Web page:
Wall Street stocks finished higher on increased hopes of a resolution of the US-China trade impasse, while European stocks were pressured by worries over Turkey.
US stocks, which were negative much of the morning, rallied following a midday Wall Street Journal report that Washington and Beijing were taking steps to try to resolve a trade dispute ahead of a November summit between US President Donald Trump and Chinese leader Xi Jinping.
The S&P 500 finished up 0.3 percent.
"Clearly the market rallied after that Wall Street Journal report," said Karl Haeling of LBBW. "At the same time though, the market did not rally that much."
"The lack of details prevented a bigger rally," he added. "There's still a lot of uncertainty about what all this means."
The article added to positive sentiment after both sides on Thursday confirmed a resumption of talks, even though both parties are still expected to enact fresh tariffs next week.
"Markets are optimistic but remain wary," said FXPro analyst Alexander Kuptsikevich.
- Turkish lira tumbles -
Meanwhile, a rebound in the Turkish lira was cut short by new threats by Ankara and Washington to impose more sanctions as the dispute over a jailed American pastor shows no sign of being resolved.
The ratings agency S&P on Friday also downgraded Turkish sovereign debt for the second time in four months, predicting a recession in 2019.
After spending most of the session lower, London's blue-chip FTSE-100 rallied in the final minutes of trading to close a couple points higher. Paris closed marginally lower while Frankfurt dipped 0.2 percent.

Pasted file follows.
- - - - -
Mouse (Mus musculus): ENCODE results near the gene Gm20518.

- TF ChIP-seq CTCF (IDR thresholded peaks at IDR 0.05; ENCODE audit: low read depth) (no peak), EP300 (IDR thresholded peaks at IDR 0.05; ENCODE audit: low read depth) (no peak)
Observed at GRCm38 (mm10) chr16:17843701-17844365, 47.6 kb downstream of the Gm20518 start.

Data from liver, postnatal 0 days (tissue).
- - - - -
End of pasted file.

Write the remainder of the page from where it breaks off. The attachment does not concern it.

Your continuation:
"The heightened tensions between the US and Turkey caused the Turkish lira to take a leg lower and this reignited fears that the European banking system could be shaken by either defaults or non-performing loans from Turkey," said market analyst David Madden at CMC Markets UK.
Turkey on Friday vowed to respond if the United States followed through on its threat to levy further sanctions if Ankara does not release an American pastor being held on terrorism charges.
After having clawed back most of its losses on Friday and Monday, when it shed 20 percent of its value against the dollar, the lira began falling again on the new sanctions threats, dropping by five percent at one point.
"The currency is not out of the woods yet and sellers are pushing to see at which level it will hold," said City Index analyst Fiona Cincotta.
Among individual companies, Tesla Motors slumped 8.9 percent on continued fallout from Chief Executive Elon Musk's efforts to take the electric automaker private.
In an interview with The New York Times, Musk acknowledged exhaustion from overwork as regulators probe his statements about the plan on Twitter. Analysts said the interview deepened doubts about Musk's leadership.
Deere & Co added 2.4 percent after projecting that agricultural equipment sales would rise 30 percent in 2018. "Replacement demand for large agricultural equipment is driving sales even in the face of tensions over global trade and other geopolitical issues," said Chief Executive Samuel Allen.
- Key figures around 2100 GMT -
New York - Dow Jones: UP 0.4 percent at 25,669.32 (close)
New York - S&P 500: UP 0.3 percent at 2,850.13 (close)
New York - Nasdaq: UP 0.1 percent at 7,816.33 (close)
London - FTSE 100: UP less than 0.1 percent at 7,558.59 (close)
Frankfurt - DAX 30: DOWN 0.2 percent at 12,210.55 (close)
Paris - CAC 40: DOWN 0.1 percent at 5,344.92 (close)
EURO STOXX 50: DOWN 0.1 percent at 3,372.94 (close)
Dollar/Turkish lira: UP at 6.03 lira from 5.83 lira late on Thursday
Euro/Turkish lira: UP at 6.91 lira from 6.64 lira
Euro/dollar: UP at $1.1441 from $1.1377
Pound/dollar: UP at $1.2749 from $1.2716
Dollar/yen: DOWN at 110.57 from 110.90 yen
Tokyo - Nikkei 225: UP 0.35 percent at 22,270.38 (close)
Hong Kong - Hang Seng: UP 0.4 percent at 27,213.41 (close)
Shanghai - Composite: DOWN 1.34 percent at 2,668.97 (close)
Oil - Brent Crude: UP 40 cents at $71.83 per barrel
Oil - West Texas Intermediate: UP 45 cents at $65.91 per barrel